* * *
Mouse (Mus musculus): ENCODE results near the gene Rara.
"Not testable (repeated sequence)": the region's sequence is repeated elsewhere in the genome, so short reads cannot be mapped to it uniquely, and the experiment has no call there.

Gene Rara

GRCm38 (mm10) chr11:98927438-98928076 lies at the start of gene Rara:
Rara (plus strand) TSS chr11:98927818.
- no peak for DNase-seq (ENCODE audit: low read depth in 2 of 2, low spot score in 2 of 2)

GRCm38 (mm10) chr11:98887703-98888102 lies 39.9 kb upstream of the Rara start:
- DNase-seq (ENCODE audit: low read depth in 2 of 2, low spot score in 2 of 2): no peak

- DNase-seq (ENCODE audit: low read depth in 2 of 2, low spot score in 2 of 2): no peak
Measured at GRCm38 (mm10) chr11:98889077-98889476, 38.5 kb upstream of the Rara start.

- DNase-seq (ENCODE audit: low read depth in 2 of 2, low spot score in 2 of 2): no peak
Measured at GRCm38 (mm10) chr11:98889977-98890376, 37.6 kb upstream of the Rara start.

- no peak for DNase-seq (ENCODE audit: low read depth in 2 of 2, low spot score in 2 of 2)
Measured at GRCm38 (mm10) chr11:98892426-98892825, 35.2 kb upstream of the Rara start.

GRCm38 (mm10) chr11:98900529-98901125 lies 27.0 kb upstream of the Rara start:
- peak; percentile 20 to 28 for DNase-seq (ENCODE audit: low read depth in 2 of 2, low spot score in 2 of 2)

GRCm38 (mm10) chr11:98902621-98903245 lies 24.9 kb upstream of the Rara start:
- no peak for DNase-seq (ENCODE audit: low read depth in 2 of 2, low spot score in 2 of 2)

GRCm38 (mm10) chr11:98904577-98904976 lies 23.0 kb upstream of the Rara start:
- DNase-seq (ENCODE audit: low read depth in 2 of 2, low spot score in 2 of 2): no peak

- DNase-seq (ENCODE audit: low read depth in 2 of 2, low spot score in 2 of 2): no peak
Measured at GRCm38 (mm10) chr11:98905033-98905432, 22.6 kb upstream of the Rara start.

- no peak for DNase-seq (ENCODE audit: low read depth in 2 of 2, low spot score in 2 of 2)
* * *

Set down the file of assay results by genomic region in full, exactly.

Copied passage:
Mouse (Mus musculus): ENCODE results near the gene Rara.
"Not testable (repeated sequence)": the region's sequence is repeated elsewhere in the genome, so short reads cannot be mapped to it uniquely, and the experiment has no call there.

Gene Rara

GRCm38 (mm10) chr11:98927438-98928076 lies at the start of gene Rara:
Rara (plus strand) TSS chr11:98927818.
- no peak for DNase-seq (ENCODE audit: low read depth in 2 of 2, low spot score in 2 of 2)

GRCm38 (mm10) chr11:98887703-98888102 lies 39.9 kb upstream of the Rara start:
- DNase-seq (ENCODE audit: low read depth in 2 of 2, low spot score in 2 of 2): no peak

- DNase-seq (ENCODE audit: low read depth in 2 of 2, low spot score in 2 of 2): no peak
Measured at GRCm38 (mm10) chr11:98889077-98889476, 38.5 kb upstream of the Rara start.

- DNase-seq (ENCODE audit: low read depth in 2 of 2, low spot score in 2 of 2): no peak
Measured at GRCm38 (mm10) chr11:98889977-98890376, 37.6 kb upstream of the Rara start.

- no peak for DNase-seq (ENCODE audit: low read depth in 2 of 2, low spot score in 2 of 2)
Measured at GRCm38 (mm10) chr11:98892426-98892825, 35.2 kb upstream of the Rara start.

GRCm38 (mm10) chr11:98900529-98901125 lies 27.0 kb upstream of the Rara start:
- peak; percentile 20 to 28 for DNase-seq (ENCODE audit: low read depth in 2 of 2, low spot score in 2 of 2)

GRCm38 (mm10) chr11:98902621-98903245 lies 24.9 kb upstream of the Rara start:
- no peak for DNase-seq (ENCODE audit: low read depth in 2 of 2, low spot score in 2 of 2)

GRCm38 (mm10) chr11:98904577-98904976 lies 23.0 kb upstream of the Rara start:
- DNase-seq (ENCODE audit: low read depth in 2 of 2, low spot score in 2 of 2): no peak

- DNase-seq (ENCODE audit: low read depth in 2 of 2, low spot score in 2 of 2): no peak
Measured at GRCm38 (mm10) chr11:98905033-98905432, 22.6 kb upstream of the Rara start.

- no peak for DNase-seq (ENCODE audit: low read depth in 2 of 2, low spot score in 2 of 2)